"Get back here!" The child cringed at the growled order and fought to get free.
Nea’s heart pounded. Fists clenching, she pushed through the crowd. The trader was twice her size. There was no need to man-handle her. What had the child done to earn such treatment?

Rather than a "blow by blow" list of what happened (telling), the second example shows the action from a closer perspective. There's no "She located..." or "Nea saw..." - this serves to distance the reader from what's happening.

Removing them brings the reader in closer to the action. And see how the last two sentences also add that little bit more - a visceral reaction (automatic response generated by the body without conscious thought), and a question from Nea's point of view.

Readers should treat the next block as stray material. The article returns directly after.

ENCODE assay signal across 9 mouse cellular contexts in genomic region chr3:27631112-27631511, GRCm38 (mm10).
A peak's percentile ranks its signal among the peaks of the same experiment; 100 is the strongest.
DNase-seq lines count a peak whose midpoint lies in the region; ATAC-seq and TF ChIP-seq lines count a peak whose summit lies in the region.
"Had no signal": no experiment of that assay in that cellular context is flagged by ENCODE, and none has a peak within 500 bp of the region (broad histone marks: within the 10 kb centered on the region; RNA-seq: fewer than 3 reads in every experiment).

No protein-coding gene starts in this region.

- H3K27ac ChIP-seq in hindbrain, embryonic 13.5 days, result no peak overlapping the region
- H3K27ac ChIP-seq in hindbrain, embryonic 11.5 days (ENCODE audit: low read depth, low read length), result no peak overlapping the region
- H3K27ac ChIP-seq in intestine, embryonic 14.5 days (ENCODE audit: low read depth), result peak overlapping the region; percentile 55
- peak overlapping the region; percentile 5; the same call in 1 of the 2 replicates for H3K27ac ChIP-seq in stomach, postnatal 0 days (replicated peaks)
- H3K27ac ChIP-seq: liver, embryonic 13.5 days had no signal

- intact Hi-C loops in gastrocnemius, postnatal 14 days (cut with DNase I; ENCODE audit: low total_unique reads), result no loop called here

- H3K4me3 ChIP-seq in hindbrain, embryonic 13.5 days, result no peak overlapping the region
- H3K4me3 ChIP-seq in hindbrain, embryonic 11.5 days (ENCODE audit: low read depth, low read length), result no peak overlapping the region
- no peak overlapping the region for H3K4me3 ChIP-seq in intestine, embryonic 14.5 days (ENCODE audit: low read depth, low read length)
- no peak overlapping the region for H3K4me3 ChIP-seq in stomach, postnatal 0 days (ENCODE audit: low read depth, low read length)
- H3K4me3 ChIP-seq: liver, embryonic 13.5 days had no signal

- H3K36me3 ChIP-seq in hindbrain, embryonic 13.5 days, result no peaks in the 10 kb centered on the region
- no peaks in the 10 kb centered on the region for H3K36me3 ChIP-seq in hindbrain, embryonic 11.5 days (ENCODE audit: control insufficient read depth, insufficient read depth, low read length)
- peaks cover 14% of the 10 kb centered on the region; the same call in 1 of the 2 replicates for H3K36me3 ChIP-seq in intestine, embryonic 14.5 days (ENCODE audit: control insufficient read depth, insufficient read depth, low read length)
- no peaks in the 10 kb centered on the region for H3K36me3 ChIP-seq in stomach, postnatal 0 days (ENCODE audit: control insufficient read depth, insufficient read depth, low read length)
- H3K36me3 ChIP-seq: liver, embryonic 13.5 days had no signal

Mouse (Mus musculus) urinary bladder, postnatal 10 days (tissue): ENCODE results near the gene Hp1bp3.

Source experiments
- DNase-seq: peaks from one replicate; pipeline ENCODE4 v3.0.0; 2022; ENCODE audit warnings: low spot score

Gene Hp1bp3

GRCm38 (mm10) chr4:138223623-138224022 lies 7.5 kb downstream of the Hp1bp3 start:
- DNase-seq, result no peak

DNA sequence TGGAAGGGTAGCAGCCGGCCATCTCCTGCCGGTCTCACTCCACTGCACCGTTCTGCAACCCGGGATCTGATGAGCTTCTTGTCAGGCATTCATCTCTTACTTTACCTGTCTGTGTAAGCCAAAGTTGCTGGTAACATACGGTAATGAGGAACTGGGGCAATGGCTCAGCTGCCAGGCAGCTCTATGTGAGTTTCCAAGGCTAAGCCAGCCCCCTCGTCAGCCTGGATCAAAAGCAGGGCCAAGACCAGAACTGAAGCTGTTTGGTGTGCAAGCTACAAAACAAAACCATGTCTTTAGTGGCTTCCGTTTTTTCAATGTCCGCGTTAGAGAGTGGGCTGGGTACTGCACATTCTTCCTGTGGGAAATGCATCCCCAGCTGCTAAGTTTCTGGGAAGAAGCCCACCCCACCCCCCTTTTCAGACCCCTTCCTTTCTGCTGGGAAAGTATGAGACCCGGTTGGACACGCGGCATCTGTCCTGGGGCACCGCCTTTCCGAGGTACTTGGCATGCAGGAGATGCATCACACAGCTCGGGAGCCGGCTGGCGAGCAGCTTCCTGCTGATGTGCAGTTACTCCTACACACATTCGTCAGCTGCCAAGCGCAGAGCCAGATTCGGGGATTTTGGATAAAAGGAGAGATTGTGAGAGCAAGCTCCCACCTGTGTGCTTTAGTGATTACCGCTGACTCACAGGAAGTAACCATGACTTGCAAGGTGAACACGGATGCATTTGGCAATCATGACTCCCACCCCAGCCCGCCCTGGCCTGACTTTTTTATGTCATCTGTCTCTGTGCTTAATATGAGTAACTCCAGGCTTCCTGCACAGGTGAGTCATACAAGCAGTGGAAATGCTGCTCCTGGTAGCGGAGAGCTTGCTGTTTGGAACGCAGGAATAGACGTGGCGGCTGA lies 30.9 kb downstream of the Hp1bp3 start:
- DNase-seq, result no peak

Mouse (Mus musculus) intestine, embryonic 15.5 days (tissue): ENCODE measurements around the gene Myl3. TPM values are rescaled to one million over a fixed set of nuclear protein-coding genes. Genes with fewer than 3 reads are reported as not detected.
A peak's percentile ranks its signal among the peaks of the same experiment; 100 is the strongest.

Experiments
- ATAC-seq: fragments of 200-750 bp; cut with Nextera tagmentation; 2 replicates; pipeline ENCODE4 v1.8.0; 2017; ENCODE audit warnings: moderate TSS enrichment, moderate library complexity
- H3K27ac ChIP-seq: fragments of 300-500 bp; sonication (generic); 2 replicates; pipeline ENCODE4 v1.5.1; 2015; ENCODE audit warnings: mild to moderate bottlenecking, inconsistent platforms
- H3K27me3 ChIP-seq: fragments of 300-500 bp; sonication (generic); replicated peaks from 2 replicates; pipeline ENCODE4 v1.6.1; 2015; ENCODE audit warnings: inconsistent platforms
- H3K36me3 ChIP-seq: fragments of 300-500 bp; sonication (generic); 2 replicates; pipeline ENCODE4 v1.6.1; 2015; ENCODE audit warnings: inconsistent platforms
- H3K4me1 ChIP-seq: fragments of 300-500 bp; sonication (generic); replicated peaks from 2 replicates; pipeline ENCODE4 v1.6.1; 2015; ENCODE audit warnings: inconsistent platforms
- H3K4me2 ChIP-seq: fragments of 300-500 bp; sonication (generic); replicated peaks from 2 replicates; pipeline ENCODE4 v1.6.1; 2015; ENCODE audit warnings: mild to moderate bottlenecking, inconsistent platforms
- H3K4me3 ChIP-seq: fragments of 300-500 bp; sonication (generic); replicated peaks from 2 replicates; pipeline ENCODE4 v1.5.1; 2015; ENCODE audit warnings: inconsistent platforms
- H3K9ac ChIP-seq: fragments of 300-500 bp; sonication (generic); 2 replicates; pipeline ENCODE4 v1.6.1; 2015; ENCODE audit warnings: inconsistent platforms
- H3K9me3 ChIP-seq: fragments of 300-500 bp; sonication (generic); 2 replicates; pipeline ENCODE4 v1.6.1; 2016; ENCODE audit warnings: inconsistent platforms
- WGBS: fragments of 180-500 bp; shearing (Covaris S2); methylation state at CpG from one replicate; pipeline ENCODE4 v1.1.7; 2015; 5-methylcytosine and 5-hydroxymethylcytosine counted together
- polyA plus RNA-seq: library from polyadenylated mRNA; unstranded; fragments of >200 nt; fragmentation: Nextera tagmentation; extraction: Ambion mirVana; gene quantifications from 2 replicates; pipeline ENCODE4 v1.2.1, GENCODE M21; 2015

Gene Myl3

Let's take a look at another example...

ORIGINAL: Pointedly she raised her eyebrows at the firm hold he still had on the child.

TO: Her eyebrows raised at the firm hold he still had on the child.

Look at the words I removed from the first sentence - "Pointedly she raised her eyebrows...". Read the sentence out loud. Sound clunky? It sure does. Why? Well, the sentence starts with an adverb and then we have some more of those "distancing words" again.

So, let's look at the second example. I've taken out the adverb and the distancing words. (By the way, you'll hear a lot of people say to get rid of all of them, but to be honest, nothing says you can't have them in your work, just use them judiciously. If you can replace them with something else that makes a better impact, then do it.)

It might only be a simple one sentence edit but which one has more impact on you as a reader?

Another example...let me set the scene. Nea's been captured after helping two children escape some bad guys and she's on her way to prison.